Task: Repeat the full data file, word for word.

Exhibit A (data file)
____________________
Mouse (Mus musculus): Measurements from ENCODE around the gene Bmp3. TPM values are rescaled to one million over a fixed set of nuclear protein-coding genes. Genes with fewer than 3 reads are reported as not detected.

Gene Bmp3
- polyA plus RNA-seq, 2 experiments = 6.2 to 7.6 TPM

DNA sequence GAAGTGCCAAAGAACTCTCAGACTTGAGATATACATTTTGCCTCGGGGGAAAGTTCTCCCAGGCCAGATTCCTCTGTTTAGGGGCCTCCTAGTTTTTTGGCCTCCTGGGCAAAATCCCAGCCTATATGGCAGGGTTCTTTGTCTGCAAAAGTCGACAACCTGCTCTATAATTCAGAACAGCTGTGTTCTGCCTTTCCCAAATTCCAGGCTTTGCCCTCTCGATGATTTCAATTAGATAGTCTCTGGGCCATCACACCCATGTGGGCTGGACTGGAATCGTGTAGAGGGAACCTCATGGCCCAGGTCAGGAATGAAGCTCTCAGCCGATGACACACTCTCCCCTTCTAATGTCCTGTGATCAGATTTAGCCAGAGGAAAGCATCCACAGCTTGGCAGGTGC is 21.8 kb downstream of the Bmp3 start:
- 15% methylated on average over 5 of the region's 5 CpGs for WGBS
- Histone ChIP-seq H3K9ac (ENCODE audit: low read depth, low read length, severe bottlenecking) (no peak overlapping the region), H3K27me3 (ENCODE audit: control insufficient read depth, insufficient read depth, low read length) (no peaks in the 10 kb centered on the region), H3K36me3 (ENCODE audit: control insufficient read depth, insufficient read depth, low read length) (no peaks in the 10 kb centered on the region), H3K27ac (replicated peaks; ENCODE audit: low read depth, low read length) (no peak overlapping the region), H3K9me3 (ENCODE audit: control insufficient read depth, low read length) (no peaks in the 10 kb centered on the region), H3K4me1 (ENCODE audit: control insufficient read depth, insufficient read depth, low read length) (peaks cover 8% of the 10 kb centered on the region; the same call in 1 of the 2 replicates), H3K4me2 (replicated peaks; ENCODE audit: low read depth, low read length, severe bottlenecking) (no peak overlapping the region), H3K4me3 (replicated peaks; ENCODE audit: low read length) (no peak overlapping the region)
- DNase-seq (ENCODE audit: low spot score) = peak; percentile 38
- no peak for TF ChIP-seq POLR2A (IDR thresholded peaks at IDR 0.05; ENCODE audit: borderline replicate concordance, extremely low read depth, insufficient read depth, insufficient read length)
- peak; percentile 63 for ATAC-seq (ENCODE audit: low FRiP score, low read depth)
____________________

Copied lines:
Mouse (Mus musculus): Measurements from ENCODE around the gene Bmp3. TPM values are rescaled to one million over a fixed set of nuclear protein-coding genes. Genes with fewer than 3 reads are reported as not detected.

Gene Bmp3
- polyA plus RNA-seq, 2 experiments = 6.2 to 7.6 TPM

DNA sequence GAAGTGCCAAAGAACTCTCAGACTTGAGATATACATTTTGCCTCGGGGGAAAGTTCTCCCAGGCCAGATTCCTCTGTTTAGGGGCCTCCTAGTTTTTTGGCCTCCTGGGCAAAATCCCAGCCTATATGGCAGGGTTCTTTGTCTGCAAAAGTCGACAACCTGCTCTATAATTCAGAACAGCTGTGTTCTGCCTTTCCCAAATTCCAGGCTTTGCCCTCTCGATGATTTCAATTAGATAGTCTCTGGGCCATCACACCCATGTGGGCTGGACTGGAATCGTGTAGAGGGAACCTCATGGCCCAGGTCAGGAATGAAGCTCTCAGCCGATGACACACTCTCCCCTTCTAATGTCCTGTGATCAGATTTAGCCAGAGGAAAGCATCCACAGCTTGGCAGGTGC is 21.8 kb downstream of the Bmp3 start:
- 15% methylated on average over 5 of the region's 5 CpGs for WGBS
- Histone ChIP-seq H3K9ac (ENCODE audit: low read depth, low read length, severe bottlenecking) (no peak overlapping the region), H3K27me3 (ENCODE audit: control insufficient read depth, insufficient read depth, low read length) (no peaks in the 10 kb centered on the region), H3K36me3 (ENCODE audit: control insufficient read depth, insufficient read depth, low read length) (no peaks in the 10 kb centered on the region), H3K27ac (replicated peaks; ENCODE audit: low read depth, low read length) (no peak overlapping the region), H3K9me3 (ENCODE audit: control insufficient read depth, low read length) (no peaks in the 10 kb centered on the region), H3K4me1 (ENCODE audit: control insufficient read depth, insufficient read depth, low read length) (peaks cover 8% of the 10 kb centered on the region; the same call in 1 of the 2 replicates), H3K4me2 (replicated peaks; ENCODE audit: low read depth, low read length, severe bottlenecking) (no peak overlapping the region), H3K4me3 (replicated peaks; ENCODE audit: low read length) (no peak overlapping the region)
- DNase-seq (ENCODE audit: low spot score) = peak; percentile 38
- no peak for TF ChIP-seq POLR2A (IDR thresholded peaks at IDR 0.05; ENCODE audit: borderline replicate concordance, extremely low read depth, insufficient read depth, insufficient read length)
- peak; percentile 63 for ATAC-seq (ENCODE audit: low FRiP score, low read depth)